The hard process of relearning to read for enjoyment
Piper discusses how she started feeling obligated to read due to academia, and now, she is trying to regain her love to read for enjoyment.
I love books, and I love reading. These two truths about myself led me to become an English major, and to pursuing a career in publishing. No matter how grateful I am that I am attending a school that I love, or taking classes that I find fascinating, I still mourn how much time I’ve lost reading books that I don’t enjoy.
I’m not a firm believer that one has to enjoy every book they read in order to get something out of it. I certainly don’t enjoy reading things such as memoirs of people undergoing suffering, however, they often provide a sense of contentment at the end, when the subjects of the memoirs reveal they survived in spite of it all. What I mean by “reading for enjoyment” is actually taking the time to allow the important lines of a book to soak in, or at least the lines that resonate with me. That’s something that I’ve lost in the throes of academia.
My reading style has drastically changed ever since I entered high school. That was when my procrastination and perfectionism tendencies made themselves known, and I quickly learned how to skim books. I did read the majority of the books I was assigned, however, I resorted to seeking out quotes for essays, especially towards the end of my time as a high school student. Entering college made my skimming tendencies worse, and now, I fully read only the books that really grab my attention, which isn’t many.
Skimming books hasn’t quite carried over to the books I read for leisure, but I can tell it’s impacted how I consume books. Most recently, I was struggling with picking up The Girl Who Played with Fire by Stieg Larsson and actually reading it. For some reason, I couldn’t get into it despite loving the previous book in the series, and instead of moving on to a different book, I kept coming back to it in an attempt to complete it. I can’t say I started skimming the book, but I often spaced out for a few paragraphs, only to reread what I’d missed. Even though I knew I wasn’t enjoying the process of reading it, I still forced myself to push through, hoping it would catch my interest eventually. It had gotten to the point that I was actually dreading picking it up.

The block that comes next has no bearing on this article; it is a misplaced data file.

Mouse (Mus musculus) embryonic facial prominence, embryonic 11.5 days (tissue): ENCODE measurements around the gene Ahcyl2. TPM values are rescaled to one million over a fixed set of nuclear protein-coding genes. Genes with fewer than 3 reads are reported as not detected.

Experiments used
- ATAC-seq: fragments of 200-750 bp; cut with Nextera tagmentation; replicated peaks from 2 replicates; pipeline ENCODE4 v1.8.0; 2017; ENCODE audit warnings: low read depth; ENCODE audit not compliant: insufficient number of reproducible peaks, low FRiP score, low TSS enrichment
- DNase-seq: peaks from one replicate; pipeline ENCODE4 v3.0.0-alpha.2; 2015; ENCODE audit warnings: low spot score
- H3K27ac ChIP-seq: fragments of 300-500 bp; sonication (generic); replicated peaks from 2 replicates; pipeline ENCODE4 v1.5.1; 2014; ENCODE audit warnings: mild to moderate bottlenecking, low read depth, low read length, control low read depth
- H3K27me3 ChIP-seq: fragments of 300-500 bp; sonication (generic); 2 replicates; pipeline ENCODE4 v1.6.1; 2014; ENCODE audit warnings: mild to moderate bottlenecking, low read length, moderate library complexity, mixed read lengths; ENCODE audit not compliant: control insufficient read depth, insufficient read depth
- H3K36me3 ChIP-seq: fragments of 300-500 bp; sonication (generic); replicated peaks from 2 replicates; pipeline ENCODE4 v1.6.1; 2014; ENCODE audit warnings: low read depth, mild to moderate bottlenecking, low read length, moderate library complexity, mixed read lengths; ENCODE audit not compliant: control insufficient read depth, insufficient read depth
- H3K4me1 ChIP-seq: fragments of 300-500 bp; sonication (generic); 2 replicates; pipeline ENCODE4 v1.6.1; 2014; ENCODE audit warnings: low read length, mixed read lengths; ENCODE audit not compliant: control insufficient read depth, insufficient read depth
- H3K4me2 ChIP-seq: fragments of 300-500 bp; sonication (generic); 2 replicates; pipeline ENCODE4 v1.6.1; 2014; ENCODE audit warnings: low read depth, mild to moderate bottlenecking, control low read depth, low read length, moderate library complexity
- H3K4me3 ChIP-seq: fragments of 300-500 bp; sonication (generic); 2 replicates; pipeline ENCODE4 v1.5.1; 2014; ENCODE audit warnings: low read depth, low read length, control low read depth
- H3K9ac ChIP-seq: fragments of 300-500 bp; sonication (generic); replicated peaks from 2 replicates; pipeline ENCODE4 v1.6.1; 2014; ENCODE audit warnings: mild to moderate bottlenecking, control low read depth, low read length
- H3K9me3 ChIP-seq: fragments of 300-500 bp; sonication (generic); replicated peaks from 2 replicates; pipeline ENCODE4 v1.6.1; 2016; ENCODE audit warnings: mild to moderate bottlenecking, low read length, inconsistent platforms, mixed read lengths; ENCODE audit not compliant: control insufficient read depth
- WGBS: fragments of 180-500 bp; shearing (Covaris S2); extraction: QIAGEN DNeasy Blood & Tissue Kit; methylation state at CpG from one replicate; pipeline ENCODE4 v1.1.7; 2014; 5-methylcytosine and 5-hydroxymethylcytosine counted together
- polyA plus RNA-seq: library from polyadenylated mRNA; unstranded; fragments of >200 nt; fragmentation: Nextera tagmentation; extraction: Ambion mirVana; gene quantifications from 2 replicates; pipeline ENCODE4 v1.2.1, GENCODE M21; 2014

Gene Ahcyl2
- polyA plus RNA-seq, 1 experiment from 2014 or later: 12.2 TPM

I’ve since moved on to a book that I’ve been able to read consistently (while enjoying it!), but I can’t help but wonder if the thought that I had to finish a book I wasn’t enjoying originated from my study habits, or from something else entirely. Perhaps it’s due to late nights spent searching for the perfect quote for an essay, perhaps it’s stemming from a fear of failure. Either way, it’s something I’m working on overcoming to improve my future reading experiences.
I’m still hoping to read several more books before I head back to school in less than a month. Instead of attempting to power through everything I’ve borrowed from the library, I’d like to do my best to focus on books I’m interested in, or that I’m actually compelled to continue reading. And if I feel dread picking up a book, I hope it’s due to the scares promised by a good Stephen King book, and not because I feel obligated to keep reading it.